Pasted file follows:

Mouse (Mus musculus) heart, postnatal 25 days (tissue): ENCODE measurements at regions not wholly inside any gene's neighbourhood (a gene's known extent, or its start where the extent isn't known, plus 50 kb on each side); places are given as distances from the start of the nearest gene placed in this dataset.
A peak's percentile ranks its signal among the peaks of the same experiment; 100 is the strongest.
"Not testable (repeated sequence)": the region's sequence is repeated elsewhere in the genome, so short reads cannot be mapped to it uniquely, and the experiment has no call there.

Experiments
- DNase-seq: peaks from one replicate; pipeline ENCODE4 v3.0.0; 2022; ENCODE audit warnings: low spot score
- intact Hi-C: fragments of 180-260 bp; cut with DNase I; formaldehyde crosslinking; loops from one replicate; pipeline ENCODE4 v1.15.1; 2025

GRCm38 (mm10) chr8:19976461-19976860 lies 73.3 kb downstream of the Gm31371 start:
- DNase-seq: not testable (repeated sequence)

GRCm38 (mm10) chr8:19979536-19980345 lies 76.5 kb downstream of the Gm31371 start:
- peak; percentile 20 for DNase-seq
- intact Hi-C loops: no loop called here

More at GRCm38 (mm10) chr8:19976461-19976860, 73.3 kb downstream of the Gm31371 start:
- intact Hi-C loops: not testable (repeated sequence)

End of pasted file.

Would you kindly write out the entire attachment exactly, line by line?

Mouse (Mus musculus) heart, postnatal 25 days (tissue): ENCODE measurements at regions not wholly inside any gene's neighbourhood (a gene's known extent, or its start where the extent isn't known, plus 50 kb on each side); places are given as distances from the start of the nearest gene placed in this dataset.
A peak's percentile ranks its signal among the peaks of the same experiment; 100 is the strongest.
"Not testable (repeated sequence)": the region's sequence is repeated elsewhere in the genome, so short reads cannot be mapped to it uniquely, and the experiment has no call there.

Experiments
- DNase-seq: peaks from one replicate; pipeline ENCODE4 v3.0.0; 2022; ENCODE audit warnings: low spot score
- intact Hi-C: fragments of 180-260 bp; cut with DNase I; formaldehyde crosslinking; loops from one replicate; pipeline ENCODE4 v1.15.1; 2025

GRCm38 (mm10) chr8:19976461-19976860 lies 73.3 kb downstream of the Gm31371 start:
- DNase-seq: not testable (repeated sequence)

GRCm38 (mm10) chr8:19979536-19980345 lies 76.5 kb downstream of the Gm31371 start:
- peak; percentile 20 for DNase-seq
- intact Hi-C loops: no loop called here

More at GRCm38 (mm10) chr8:19976461-19976860, 73.3 kb downstream of the Gm31371 start:
- intact Hi-C loops: not testable (repeated sequence)